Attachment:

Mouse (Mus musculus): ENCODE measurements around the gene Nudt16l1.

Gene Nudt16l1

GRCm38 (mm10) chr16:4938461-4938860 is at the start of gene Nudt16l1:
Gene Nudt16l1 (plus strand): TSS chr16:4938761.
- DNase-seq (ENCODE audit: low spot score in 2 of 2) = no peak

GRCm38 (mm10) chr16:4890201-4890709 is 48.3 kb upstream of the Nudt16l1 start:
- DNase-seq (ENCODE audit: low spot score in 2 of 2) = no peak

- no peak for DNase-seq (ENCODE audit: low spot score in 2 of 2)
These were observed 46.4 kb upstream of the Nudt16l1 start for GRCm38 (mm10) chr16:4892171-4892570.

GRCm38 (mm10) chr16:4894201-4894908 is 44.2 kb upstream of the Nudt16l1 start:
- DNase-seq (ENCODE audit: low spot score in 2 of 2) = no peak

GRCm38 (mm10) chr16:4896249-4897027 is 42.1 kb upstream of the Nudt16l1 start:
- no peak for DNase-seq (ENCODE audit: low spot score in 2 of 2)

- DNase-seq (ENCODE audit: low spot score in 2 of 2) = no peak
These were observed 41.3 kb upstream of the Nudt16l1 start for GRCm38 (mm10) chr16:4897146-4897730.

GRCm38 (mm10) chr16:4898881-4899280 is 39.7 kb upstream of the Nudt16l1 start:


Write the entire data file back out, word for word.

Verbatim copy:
Mouse (Mus musculus): ENCODE measurements around the gene Nudt16l1.

Gene Nudt16l1

GRCm38 (mm10) chr16:4938461-4938860 is at the start of gene Nudt16l1:
Gene Nudt16l1 (plus strand): TSS chr16:4938761.
- DNase-seq (ENCODE audit: low spot score in 2 of 2) = no peak

GRCm38 (mm10) chr16:4890201-4890709 is 48.3 kb upstream of the Nudt16l1 start:
- DNase-seq (ENCODE audit: low spot score in 2 of 2) = no peak

- no peak for DNase-seq (ENCODE audit: low spot score in 2 of 2)
These were observed 46.4 kb upstream of the Nudt16l1 start for GRCm38 (mm10) chr16:4892171-4892570.

GRCm38 (mm10) chr16:4894201-4894908 is 44.2 kb upstream of the Nudt16l1 start:
- DNase-seq (ENCODE audit: low spot score in 2 of 2) = no peak

GRCm38 (mm10) chr16:4896249-4897027 is 42.1 kb upstream of the Nudt16l1 start:
- no peak for DNase-seq (ENCODE audit: low spot score in 2 of 2)

- DNase-seq (ENCODE audit: low spot score in 2 of 2) = no peak
These were observed 41.3 kb upstream of the Nudt16l1 start for GRCm38 (mm10) chr16:4897146-4897730.

GRCm38 (mm10) chr16:4898881-4899280 is 39.7 kb upstream of the Nudt16l1 start: